Four Corners - Rush to Riches
Reporter Debbie Whitmont goes to the north-west coast of Western Australia to talk to the people at the centre of a bitter dispute over the location of a gas processing plant the mining company says will be worth $50 billion over the next thirty years. Twelve months ago this appeared to be a deal with something for everyone, now the Premier of the state says if necessary he'll compulsorily acquire the land. How did it come to this and why do some Indigenous land owners feel betrayed by their own people?
It's remote, it's untouched and the land and coast of the Kimberley in north-western Australia makes up one of the last remaining wilderness areas in the world. Now it's the centre of a major battle between the land's traditional owners, a resource giant and the State Government.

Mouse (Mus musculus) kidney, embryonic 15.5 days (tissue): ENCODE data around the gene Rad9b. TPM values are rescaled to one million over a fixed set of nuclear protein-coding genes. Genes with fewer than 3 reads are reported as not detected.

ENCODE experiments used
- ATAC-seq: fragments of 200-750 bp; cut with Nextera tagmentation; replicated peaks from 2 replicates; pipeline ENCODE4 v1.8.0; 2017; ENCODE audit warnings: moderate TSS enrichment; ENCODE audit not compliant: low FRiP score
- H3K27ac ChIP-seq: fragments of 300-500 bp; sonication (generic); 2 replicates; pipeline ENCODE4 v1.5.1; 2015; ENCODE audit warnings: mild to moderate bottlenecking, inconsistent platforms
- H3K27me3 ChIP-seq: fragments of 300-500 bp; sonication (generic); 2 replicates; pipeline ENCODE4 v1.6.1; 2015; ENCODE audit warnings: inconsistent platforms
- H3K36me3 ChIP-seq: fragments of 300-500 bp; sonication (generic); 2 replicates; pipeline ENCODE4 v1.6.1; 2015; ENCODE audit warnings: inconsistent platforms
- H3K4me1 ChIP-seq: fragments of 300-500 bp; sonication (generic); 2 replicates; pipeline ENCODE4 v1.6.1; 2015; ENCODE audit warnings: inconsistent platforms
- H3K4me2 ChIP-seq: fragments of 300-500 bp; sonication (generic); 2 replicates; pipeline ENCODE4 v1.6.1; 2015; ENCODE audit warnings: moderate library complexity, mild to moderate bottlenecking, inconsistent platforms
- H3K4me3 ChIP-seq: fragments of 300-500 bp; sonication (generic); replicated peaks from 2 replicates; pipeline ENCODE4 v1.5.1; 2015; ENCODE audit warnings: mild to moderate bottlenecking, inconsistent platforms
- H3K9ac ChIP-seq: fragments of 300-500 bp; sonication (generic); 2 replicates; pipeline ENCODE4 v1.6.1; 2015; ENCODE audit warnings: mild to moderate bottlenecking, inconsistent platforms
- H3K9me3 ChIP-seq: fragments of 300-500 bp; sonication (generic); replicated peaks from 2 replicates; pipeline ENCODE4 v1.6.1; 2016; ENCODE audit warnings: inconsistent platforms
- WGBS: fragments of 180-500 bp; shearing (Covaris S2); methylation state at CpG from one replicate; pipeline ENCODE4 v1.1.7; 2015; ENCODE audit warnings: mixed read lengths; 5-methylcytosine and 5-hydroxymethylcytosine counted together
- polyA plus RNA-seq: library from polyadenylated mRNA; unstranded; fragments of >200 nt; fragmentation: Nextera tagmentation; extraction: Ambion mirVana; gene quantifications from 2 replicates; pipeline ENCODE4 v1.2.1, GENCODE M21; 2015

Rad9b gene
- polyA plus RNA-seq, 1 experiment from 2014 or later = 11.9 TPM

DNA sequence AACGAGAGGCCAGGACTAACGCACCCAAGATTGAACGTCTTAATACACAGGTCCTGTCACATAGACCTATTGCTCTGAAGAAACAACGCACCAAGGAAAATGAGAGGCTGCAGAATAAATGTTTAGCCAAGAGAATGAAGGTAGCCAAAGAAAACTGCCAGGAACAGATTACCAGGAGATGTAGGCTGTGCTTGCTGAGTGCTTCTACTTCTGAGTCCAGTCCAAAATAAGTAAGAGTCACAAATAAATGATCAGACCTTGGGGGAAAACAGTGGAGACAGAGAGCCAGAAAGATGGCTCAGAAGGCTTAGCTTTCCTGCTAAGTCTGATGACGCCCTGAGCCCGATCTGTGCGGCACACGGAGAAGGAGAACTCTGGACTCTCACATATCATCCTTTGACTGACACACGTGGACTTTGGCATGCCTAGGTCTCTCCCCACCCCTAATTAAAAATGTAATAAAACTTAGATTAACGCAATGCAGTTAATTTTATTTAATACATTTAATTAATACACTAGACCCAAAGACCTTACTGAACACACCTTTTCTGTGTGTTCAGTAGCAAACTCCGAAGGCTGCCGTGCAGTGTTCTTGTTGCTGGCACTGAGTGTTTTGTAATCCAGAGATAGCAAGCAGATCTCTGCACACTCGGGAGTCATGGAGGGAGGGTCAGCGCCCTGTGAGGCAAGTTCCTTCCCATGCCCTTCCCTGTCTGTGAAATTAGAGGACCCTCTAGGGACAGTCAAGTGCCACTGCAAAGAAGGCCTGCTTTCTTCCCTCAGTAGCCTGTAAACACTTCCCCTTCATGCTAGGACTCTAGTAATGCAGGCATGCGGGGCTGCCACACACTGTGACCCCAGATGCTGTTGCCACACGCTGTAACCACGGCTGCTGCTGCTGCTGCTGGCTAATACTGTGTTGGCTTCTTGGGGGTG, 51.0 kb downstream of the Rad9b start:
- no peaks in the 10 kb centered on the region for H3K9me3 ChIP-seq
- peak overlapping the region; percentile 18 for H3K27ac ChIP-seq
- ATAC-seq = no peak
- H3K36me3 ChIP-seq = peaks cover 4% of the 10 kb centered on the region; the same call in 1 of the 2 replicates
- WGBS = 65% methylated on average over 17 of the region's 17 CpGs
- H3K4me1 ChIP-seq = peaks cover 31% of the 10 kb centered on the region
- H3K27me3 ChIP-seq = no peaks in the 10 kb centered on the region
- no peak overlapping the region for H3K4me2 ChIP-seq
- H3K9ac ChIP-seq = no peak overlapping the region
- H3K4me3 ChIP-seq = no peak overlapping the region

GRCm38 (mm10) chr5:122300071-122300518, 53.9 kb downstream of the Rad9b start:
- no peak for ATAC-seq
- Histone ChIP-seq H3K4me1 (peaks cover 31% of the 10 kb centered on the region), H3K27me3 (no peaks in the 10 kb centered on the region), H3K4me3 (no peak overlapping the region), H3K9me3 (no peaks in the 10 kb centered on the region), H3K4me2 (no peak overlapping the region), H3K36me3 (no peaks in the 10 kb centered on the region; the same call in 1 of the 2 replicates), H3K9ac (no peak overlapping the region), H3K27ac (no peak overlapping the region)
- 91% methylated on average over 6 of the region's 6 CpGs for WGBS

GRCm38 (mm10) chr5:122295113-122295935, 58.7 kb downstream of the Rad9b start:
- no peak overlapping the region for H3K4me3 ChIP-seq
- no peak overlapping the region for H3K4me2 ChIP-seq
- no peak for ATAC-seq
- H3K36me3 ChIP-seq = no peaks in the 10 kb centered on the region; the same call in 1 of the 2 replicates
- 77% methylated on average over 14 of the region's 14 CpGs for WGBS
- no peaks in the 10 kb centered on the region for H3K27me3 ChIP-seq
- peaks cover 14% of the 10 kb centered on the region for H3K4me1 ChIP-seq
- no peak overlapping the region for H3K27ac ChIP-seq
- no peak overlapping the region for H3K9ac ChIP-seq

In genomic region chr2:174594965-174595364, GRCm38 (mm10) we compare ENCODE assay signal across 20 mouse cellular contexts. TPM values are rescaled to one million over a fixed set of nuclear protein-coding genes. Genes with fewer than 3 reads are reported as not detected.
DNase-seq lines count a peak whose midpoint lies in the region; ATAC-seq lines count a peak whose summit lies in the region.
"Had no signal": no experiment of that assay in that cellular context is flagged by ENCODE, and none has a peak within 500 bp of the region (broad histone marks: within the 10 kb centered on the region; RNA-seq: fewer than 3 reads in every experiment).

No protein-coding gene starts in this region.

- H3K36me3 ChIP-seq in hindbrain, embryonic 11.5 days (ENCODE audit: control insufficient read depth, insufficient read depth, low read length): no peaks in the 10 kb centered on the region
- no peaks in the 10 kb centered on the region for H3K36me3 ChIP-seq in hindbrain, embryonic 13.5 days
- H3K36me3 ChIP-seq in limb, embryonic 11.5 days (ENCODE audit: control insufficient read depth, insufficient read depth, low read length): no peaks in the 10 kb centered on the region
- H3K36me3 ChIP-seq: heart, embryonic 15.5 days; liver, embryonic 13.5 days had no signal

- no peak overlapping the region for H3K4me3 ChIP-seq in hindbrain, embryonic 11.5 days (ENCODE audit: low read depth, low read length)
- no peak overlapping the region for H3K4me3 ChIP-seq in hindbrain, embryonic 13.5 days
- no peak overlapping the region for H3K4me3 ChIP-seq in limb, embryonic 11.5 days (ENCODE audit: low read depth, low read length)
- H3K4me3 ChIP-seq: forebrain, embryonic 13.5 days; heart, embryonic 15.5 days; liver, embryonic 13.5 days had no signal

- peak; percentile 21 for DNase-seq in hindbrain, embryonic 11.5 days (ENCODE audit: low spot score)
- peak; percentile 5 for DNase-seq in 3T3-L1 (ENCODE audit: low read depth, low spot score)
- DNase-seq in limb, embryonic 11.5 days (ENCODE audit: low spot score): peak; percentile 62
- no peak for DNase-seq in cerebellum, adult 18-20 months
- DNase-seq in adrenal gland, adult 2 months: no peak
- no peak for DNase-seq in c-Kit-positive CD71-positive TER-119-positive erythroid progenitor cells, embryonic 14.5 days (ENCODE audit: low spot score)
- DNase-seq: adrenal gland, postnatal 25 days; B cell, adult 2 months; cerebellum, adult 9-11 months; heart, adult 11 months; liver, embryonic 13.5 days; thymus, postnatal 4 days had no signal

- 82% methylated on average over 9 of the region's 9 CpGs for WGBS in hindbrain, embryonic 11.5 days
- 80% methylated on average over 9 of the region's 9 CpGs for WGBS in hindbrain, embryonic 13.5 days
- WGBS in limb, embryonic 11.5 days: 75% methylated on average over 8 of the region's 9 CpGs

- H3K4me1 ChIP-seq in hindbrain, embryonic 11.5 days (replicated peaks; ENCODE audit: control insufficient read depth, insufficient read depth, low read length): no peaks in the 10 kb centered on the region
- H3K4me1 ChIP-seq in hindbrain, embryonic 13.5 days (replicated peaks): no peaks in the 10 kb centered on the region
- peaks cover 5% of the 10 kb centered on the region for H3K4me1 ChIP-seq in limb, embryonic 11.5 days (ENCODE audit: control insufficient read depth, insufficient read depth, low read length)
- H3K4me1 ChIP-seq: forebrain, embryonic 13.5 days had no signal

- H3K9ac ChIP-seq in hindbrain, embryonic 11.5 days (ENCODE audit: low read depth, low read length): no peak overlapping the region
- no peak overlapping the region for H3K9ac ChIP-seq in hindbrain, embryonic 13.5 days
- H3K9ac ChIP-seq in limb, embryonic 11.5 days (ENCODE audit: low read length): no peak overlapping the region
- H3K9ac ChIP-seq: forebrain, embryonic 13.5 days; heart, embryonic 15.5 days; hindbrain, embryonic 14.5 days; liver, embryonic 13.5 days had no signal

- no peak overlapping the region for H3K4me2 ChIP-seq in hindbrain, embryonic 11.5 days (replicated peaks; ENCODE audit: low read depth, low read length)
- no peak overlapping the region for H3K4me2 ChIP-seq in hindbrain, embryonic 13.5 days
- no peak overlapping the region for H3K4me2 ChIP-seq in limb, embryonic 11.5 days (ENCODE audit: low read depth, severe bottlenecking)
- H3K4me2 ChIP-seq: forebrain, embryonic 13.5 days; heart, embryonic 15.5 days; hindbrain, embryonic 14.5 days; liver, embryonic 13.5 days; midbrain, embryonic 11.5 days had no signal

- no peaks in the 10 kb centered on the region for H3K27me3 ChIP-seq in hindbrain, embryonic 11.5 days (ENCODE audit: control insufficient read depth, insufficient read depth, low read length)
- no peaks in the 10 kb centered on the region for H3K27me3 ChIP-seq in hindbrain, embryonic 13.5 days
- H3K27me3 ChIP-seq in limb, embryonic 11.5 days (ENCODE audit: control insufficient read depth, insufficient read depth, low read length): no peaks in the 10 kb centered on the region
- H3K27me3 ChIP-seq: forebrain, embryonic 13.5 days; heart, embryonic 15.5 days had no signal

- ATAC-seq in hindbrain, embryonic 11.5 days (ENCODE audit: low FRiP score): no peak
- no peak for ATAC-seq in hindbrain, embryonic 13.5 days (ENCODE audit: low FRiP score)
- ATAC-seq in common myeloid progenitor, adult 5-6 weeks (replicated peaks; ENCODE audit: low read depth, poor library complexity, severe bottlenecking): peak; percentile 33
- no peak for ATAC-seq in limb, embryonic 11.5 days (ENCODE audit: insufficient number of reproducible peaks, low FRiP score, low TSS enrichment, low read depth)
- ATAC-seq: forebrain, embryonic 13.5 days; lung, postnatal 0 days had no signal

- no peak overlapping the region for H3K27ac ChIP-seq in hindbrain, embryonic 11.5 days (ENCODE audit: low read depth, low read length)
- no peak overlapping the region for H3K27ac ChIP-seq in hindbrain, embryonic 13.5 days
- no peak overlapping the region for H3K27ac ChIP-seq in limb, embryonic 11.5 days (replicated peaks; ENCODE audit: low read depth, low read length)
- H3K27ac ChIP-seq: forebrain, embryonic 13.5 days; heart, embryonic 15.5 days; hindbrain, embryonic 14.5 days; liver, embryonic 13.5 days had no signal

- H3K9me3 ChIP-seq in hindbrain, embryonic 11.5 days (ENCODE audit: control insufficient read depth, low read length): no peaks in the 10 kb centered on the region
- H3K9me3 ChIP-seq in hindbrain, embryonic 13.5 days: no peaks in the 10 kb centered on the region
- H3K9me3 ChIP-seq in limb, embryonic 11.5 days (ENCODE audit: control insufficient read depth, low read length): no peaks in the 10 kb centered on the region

The Government and Woodside Petroleum want to build a massive gas processing plant at James Price Point on the Kimberley coast. That would mean a major road to the site, a massive jetty jutting out into the sea and a processing plant that looks like the internals of a refrigerator; so big it can be seen from space.
Many Indigenous people in the Kimberley region support the idea. They point out that over the next 30 years more than one billion dollars will be paid to the community by the company and the Government. Supporters believe that by accepting the deal Aboriginal people can take control of their lives.
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